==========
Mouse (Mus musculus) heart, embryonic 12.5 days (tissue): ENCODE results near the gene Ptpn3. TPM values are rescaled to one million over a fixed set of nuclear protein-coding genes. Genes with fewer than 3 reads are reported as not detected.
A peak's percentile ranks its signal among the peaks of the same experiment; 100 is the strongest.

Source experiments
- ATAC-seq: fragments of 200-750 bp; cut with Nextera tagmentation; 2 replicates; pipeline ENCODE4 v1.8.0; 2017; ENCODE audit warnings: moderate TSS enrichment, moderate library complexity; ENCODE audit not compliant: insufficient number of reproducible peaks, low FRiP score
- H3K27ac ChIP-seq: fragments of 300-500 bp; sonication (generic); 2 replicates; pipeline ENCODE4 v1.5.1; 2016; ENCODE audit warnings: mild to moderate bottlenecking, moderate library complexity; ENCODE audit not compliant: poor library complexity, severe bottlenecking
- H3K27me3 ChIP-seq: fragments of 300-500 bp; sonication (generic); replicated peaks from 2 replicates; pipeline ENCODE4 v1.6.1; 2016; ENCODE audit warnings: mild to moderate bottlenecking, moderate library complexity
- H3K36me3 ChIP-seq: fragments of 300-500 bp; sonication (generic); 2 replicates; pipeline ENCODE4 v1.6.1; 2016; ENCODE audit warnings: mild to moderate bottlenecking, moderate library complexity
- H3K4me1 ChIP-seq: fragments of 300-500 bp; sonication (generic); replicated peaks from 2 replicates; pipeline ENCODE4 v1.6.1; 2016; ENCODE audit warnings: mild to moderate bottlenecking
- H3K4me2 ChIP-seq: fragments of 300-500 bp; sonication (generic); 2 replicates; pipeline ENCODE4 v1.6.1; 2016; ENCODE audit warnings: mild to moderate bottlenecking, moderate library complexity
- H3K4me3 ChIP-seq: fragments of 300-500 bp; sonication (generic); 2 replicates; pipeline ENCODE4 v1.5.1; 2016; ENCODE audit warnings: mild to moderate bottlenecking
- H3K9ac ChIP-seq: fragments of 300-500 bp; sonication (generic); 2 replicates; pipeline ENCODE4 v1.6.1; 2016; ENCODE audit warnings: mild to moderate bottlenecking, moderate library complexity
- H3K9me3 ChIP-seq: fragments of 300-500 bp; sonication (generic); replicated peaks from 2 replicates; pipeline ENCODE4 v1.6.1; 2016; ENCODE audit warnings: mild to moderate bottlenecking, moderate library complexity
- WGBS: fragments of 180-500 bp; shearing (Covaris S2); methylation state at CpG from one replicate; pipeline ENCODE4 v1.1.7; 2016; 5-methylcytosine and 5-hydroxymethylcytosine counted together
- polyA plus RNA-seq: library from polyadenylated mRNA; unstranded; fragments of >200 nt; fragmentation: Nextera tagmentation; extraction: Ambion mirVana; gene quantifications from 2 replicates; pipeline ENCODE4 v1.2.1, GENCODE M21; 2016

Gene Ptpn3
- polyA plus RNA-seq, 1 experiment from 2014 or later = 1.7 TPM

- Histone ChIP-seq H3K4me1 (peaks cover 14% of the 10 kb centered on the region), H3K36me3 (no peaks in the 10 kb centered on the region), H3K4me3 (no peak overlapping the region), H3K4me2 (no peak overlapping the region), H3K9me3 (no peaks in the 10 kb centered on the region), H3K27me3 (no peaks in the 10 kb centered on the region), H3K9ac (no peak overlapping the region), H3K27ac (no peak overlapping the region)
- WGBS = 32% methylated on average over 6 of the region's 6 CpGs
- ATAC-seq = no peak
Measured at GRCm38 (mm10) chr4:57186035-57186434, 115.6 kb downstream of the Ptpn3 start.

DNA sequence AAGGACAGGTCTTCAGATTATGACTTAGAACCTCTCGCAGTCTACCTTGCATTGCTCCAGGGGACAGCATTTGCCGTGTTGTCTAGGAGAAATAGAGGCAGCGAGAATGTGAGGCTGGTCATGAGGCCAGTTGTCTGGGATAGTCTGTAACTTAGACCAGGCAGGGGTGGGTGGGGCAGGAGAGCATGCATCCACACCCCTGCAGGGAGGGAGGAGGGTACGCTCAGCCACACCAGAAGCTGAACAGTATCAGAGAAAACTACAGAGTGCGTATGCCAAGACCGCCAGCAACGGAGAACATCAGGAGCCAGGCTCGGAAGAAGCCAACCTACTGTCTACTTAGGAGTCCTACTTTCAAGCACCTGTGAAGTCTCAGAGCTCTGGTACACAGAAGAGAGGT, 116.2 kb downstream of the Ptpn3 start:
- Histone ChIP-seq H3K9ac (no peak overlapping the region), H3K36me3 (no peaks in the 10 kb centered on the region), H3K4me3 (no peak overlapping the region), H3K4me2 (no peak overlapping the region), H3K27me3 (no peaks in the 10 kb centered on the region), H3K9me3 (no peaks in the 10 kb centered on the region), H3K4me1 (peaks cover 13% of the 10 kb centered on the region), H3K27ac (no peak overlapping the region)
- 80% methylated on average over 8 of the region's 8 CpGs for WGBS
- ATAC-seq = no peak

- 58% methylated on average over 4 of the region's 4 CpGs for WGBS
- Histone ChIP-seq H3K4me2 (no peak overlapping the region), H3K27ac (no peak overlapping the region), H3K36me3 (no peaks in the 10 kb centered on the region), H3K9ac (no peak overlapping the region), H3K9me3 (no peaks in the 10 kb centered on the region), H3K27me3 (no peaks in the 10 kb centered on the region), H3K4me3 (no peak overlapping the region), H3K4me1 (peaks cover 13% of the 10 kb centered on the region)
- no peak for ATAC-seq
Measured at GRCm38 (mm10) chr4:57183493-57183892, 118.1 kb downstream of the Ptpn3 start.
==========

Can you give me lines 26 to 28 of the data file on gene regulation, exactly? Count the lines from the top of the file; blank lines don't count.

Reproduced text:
- Histone ChIP-seq H3K4me2 (no peak overlapping the region), H3K27ac (no peak overlapping the region), H3K36me3 (no peaks in the 10 kb centered on the region), H3K9ac (no peak overlapping the region), H3K9me3 (no peaks in the 10 kb centered on the region), H3K27me3 (no peaks in the 10 kb centered on the region), H3K4me3 (no peak overlapping the region), H3K4me1 (peaks cover 13% of the 10 kb centered on the region)
- no peak for ATAC-seq
Measured at GRCm38 (mm10) chr4:57183493-57183892, 118.1 kb downstream of the Ptpn3 start.